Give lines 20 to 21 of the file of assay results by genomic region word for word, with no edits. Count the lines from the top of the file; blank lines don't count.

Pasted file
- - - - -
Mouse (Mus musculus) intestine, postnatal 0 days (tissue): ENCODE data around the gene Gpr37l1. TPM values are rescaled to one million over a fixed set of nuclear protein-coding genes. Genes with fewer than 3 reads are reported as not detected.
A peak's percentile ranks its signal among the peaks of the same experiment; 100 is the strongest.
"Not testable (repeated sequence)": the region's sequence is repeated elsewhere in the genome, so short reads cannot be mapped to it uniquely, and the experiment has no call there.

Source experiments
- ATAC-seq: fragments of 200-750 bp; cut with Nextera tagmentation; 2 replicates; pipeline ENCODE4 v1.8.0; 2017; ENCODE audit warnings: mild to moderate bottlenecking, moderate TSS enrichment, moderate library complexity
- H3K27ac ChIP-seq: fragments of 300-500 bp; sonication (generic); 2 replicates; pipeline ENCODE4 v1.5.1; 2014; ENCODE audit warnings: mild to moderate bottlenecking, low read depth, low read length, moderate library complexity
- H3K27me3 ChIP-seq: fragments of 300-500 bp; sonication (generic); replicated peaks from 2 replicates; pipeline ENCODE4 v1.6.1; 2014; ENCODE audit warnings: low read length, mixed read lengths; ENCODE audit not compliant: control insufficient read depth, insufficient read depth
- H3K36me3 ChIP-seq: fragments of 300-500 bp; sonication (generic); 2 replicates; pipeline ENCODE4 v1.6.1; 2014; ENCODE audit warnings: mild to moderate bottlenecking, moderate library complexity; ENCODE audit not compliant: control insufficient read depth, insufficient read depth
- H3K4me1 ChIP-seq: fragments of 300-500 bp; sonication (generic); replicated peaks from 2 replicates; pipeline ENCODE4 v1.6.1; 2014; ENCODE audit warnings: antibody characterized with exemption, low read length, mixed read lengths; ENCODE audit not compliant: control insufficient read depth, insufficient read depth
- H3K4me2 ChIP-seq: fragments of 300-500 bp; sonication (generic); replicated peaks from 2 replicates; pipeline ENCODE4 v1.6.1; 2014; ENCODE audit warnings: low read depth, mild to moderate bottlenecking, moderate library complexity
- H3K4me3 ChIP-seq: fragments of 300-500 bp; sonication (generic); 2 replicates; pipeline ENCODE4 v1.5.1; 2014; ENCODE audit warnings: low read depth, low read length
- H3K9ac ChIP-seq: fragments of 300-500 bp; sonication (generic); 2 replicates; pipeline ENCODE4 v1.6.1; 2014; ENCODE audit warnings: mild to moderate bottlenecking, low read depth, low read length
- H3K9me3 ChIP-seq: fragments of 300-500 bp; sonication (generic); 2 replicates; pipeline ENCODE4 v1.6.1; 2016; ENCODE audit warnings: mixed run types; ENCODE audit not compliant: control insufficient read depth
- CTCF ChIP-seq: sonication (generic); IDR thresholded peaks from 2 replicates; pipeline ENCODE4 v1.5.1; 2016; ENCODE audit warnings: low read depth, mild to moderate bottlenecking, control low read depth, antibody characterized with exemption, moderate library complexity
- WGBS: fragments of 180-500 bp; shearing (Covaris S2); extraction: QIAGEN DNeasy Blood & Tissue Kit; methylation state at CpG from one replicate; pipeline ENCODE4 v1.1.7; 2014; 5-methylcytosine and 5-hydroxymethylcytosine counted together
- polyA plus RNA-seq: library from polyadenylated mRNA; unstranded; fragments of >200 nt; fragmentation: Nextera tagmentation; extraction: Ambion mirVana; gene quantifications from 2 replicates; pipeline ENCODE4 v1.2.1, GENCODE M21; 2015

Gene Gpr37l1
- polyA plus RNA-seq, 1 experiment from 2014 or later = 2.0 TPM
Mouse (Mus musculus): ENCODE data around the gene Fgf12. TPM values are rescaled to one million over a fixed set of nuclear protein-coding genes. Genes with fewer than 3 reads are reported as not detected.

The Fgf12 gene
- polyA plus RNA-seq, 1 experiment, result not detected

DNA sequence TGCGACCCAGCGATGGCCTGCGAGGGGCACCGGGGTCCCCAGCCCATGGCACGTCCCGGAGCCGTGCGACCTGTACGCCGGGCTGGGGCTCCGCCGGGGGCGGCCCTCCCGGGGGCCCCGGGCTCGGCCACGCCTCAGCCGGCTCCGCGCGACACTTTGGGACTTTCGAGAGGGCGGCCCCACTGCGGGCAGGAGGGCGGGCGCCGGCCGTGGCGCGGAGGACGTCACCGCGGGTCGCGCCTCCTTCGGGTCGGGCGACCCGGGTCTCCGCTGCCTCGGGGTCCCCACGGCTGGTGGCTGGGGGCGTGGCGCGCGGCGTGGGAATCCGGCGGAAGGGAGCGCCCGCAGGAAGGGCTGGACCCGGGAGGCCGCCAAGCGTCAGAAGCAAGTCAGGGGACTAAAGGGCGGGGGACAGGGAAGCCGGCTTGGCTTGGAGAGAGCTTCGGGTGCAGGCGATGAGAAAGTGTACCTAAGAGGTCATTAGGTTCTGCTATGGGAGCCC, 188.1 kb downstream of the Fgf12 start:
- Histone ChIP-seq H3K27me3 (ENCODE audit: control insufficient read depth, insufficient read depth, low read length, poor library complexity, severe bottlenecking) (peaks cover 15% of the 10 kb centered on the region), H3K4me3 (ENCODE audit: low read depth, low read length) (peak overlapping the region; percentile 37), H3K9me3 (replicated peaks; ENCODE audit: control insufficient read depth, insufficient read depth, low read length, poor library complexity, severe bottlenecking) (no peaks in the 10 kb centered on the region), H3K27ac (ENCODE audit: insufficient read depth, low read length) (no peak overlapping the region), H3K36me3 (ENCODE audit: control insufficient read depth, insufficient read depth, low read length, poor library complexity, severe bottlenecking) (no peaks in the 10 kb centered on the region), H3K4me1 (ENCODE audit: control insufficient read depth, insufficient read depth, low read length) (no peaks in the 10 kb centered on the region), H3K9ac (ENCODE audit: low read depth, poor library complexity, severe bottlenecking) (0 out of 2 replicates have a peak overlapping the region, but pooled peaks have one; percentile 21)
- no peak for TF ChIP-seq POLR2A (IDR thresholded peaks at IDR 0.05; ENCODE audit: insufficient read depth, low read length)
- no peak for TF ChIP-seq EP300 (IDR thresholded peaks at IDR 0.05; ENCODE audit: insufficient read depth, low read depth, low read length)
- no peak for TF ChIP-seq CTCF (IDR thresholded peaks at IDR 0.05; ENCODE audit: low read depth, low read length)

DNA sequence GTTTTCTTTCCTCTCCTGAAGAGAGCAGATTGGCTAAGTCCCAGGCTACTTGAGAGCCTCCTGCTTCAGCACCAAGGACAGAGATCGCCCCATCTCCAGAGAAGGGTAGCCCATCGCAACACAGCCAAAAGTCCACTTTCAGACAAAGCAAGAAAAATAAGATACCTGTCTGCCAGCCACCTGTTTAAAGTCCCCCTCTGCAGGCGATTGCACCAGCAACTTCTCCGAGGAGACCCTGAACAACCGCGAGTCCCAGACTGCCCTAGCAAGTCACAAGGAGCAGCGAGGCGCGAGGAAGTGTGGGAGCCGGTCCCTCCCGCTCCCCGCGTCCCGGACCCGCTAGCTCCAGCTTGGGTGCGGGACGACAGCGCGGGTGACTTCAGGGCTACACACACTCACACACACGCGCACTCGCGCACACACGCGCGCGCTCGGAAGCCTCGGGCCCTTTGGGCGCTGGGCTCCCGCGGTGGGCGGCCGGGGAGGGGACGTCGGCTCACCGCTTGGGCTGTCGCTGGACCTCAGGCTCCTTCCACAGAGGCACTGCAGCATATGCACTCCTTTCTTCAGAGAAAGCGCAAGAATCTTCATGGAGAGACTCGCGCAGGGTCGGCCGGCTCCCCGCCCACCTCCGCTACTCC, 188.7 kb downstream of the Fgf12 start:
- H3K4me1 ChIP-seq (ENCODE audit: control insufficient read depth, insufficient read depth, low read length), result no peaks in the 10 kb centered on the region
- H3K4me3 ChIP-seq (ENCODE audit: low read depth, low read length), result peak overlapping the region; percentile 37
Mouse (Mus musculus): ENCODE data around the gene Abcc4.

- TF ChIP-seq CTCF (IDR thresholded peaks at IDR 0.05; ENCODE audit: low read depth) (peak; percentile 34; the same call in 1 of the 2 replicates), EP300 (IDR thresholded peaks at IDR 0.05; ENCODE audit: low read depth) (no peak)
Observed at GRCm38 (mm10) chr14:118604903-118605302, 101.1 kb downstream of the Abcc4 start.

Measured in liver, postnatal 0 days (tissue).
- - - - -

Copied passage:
The Fgf12 gene
- polyA plus RNA-seq, 1 experiment, result not detected